16 May 2018

Stan Lee starts $1bn brawl over his name and likeness

Comic book creator Stan Lee has gone to war against POW Entertainment, claiming that executives in the company he co-founded conspired to “steal” his name and likeness.

Lee, who is 95, is the creator of hundreds of superheroes such as Spider-Man, The Hulk, Thor and Black Panther. He filed the lawsuit at the Superior Court of the State of California yesterday, May 15.

He’s accused POW and two executives of brokering a “sham” deal to sell POW to a Chinese company and “fraudulently steal” his name, image and likeness.

POW was acquired in 2017 by Hong-Kong based Camsing International, when Lee’s “beloved wife was on her deathbed”, the lawsuit said.

Lee alleged that the current CEO of POW and a former business partner of his didn’t disclose the terms of the acquisition deal to him and that they requested he sign a non-exclusive licence with POW in connection with the creative works owned by POW for the sale.

However, according to the claim, the defendants were seeking to obtain an exclusive licence to Lee’s name, image and likeness on a worldwide basis.

The comic book creator added that he doesn’t recall anyone reading the “illegitimate document” to him and, because of his advanced macular degeneration (he was declared legally blind in 2015), could not have read it himself.

Lee explained that he would not have knowingly signed the licence and that he suspects someone induced him into signing the document by using a “bait and switch” tactic, telling Lee that the document was something else.

“Given his fame and cultural importance as an American icon and living legend, there is significant commercial interest in the use of his image, name and likeness,” said the claim.

It added that Lee has a history of agreeing to non-exclusive licences for the use of his name, image and likeness.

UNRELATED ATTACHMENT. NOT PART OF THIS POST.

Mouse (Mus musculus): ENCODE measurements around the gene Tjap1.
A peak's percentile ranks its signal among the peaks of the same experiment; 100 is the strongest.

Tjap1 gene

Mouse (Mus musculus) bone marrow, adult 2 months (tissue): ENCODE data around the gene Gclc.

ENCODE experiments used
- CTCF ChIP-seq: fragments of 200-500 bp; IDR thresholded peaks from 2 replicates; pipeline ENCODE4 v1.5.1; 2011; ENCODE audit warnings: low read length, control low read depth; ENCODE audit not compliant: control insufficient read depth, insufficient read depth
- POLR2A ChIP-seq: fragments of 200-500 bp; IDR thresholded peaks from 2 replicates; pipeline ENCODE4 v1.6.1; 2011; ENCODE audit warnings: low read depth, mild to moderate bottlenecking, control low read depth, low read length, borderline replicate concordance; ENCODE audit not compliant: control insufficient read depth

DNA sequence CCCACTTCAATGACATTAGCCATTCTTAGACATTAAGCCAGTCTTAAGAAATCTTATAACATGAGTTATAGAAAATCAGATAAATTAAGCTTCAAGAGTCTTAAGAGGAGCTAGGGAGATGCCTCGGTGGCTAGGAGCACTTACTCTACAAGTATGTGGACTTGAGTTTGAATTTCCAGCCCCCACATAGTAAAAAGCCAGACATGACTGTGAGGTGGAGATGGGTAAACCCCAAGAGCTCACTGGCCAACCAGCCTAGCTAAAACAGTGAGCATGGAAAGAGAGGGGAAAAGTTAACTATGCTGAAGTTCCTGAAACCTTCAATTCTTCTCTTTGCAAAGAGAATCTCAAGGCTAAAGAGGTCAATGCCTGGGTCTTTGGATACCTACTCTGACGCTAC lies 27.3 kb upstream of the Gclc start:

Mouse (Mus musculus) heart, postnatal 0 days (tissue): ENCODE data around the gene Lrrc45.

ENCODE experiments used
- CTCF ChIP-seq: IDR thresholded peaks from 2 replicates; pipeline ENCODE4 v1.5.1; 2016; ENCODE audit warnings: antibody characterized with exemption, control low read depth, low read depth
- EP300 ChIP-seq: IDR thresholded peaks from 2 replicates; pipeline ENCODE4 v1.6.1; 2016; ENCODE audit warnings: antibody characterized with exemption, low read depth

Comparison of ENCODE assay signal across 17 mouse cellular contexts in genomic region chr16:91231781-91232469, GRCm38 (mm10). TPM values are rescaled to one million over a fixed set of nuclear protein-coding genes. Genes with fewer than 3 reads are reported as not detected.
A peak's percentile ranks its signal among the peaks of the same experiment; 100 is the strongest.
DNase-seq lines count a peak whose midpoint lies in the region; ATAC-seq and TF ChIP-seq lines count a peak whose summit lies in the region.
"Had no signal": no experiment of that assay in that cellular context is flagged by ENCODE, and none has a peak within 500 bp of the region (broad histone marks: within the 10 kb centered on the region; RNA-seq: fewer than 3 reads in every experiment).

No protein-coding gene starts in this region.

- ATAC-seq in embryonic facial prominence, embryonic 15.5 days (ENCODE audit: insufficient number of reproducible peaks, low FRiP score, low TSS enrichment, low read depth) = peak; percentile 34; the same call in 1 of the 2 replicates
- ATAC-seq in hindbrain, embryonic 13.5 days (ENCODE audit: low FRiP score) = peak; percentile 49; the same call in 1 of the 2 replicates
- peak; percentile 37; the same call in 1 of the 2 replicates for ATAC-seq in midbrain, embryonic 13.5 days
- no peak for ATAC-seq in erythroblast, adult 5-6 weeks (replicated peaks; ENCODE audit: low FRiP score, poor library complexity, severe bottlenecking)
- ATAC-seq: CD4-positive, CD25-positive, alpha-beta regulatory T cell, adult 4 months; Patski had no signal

For example, Walt Disney, which paid $4 billion to buy Marvel in 2014, has a non-exclusive licence to use his name, image and likeness in connection with the characters Lee created for Marvel.

“In each instance in which Lee granted a non-exclusive licence, the licensee has offered to pay a fee for the use of his name, image and likeness, but under no circumstances did Lee ever sell off his personal identity, name, and likeness, which he spent 95 years building up.”

Lee is seeking compensatory and punitive damages totalling $1 billion, rescission of the illegitimate document and injunctive relief.

A spokesperson for POW told WIPR: “The allegations are completely without merit. In particular, the notion that Mr Lee did not knowingly grant POW exclusive rights to his creative works or his identity is so preposterous that we have to wonder whether Mr Lee is personally behind this lawsuit. There is no question Mr. Lee who, along with his daughter, was and remains a substantial POW shareholder, clearly understood the terms of the agreements he signed. The evidence, which includes Mr Lee’s subsequent statements and conduct, is overwhelming and we look forward to presenting it in court.”

A spokesperson for Camsing International added that the company is currently seeking legal advice on the litigation and may take appropriate legal action, if appropriate.

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More on this story

10 July 2018   Comic book creator Stan Lee has dropped a $1 billion lawsuit against his former company over claims that executives at POW Entertainment had conspired to “steal” his name and likeness.
1 October 2019   The daughter of the late comic book author Stan Lee, who created characters including Spiderman and Captain America, is suing a company she says fraudulently obtained his IP rights.